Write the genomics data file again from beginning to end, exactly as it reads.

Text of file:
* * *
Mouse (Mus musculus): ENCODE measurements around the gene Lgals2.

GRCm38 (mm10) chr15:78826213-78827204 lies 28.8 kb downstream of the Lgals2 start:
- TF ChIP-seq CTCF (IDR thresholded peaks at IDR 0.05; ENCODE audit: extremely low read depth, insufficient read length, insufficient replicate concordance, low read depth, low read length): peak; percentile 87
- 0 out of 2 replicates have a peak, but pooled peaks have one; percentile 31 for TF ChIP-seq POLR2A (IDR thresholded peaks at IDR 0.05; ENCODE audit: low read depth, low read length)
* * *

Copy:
Mouse (Mus musculus): ENCODE measurements around the gene Lgals2.

GRCm38 (mm10) chr15:78826213-78827204 lies 28.8 kb downstream of the Lgals2 start:
- TF ChIP-seq CTCF (IDR thresholded peaks at IDR 0.05; ENCODE audit: extremely low read depth, insufficient read length, insufficient replicate concordance, low read depth, low read length): peak; percentile 87
- 0 out of 2 replicates have a peak, but pooled peaks have one; percentile 31 for TF ChIP-seq POLR2A (IDR thresholded peaks at IDR 0.05; ENCODE audit: low read depth, low read length)